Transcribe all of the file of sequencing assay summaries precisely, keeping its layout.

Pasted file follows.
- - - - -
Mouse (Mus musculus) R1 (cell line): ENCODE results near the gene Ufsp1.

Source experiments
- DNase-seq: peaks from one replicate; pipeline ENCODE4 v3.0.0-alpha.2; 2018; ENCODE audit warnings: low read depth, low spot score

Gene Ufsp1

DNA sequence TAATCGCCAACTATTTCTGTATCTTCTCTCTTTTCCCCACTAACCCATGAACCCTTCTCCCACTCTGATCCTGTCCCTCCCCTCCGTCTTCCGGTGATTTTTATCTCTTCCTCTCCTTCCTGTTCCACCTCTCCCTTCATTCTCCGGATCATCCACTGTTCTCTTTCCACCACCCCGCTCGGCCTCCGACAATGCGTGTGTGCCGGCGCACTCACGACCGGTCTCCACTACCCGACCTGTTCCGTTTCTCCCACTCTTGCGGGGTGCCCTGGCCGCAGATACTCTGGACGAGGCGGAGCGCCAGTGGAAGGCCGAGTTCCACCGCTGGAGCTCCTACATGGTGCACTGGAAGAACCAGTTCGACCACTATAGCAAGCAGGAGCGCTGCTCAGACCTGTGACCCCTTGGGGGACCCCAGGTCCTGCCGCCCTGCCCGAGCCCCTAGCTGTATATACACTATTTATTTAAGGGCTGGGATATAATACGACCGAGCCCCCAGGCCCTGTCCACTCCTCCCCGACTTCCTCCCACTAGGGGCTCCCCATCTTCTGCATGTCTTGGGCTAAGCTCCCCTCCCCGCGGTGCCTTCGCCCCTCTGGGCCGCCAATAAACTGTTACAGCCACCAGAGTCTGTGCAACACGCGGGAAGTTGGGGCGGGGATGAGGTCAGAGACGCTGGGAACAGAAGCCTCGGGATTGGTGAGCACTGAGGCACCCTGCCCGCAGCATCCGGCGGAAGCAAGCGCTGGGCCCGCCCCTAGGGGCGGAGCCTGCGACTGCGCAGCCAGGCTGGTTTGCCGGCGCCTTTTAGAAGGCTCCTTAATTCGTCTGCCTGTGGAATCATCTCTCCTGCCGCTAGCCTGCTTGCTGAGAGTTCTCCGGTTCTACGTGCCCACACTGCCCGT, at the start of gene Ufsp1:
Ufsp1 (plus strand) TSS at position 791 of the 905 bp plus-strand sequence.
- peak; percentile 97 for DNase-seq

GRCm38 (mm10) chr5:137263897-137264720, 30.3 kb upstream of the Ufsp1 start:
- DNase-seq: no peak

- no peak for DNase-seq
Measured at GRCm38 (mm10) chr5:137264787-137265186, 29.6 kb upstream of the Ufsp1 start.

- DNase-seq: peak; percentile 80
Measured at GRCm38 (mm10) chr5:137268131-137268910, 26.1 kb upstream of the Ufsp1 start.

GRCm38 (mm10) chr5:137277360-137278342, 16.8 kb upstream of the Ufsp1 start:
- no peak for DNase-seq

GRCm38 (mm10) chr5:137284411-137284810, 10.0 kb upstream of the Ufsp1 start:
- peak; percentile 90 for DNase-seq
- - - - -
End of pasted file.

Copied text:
Mouse (Mus musculus) R1 (cell line): ENCODE results near the gene Ufsp1.

Source experiments
- DNase-seq: peaks from one replicate; pipeline ENCODE4 v3.0.0-alpha.2; 2018; ENCODE audit warnings: low read depth, low spot score

Gene Ufsp1

DNA sequence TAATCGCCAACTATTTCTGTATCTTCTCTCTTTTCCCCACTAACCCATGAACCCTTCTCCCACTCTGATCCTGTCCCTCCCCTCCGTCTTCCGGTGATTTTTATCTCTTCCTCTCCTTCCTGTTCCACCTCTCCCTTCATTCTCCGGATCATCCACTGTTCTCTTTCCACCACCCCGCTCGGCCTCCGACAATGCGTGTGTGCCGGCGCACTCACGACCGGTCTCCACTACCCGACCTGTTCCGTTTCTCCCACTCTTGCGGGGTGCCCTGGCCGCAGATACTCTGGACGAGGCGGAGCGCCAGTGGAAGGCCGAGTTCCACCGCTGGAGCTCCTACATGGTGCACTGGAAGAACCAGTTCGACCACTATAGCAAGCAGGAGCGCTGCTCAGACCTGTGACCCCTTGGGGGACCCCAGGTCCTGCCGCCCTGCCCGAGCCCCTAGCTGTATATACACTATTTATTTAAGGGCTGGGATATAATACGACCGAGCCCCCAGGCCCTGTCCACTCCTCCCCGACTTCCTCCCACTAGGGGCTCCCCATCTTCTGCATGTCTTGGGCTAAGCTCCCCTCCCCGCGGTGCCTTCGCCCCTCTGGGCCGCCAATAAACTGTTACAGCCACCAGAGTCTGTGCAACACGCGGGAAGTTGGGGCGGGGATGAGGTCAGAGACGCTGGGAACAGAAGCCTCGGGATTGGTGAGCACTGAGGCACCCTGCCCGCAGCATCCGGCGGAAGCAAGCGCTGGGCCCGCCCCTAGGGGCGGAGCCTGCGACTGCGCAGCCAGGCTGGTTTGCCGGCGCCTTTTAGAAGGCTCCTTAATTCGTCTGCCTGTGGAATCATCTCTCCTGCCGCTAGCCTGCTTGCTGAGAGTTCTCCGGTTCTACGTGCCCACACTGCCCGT, at the start of gene Ufsp1:
Ufsp1 (plus strand) TSS at position 791 of the 905 bp plus-strand sequence.
- peak; percentile 97 for DNase-seq

GRCm38 (mm10) chr5:137263897-137264720, 30.3 kb upstream of the Ufsp1 start:
- DNase-seq: no peak

- no peak for DNase-seq
Measured at GRCm38 (mm10) chr5:137264787-137265186, 29.6 kb upstream of the Ufsp1 start.

- DNase-seq: peak; percentile 80
Measured at GRCm38 (mm10) chr5:137268131-137268910, 26.1 kb upstream of the Ufsp1 start.

GRCm38 (mm10) chr5:137277360-137278342, 16.8 kb upstream of the Ufsp1 start:
- no peak for DNase-seq

GRCm38 (mm10) chr5:137284411-137284810, 10.0 kb upstream of the Ufsp1 start:
- peak; percentile 90 for DNase-seq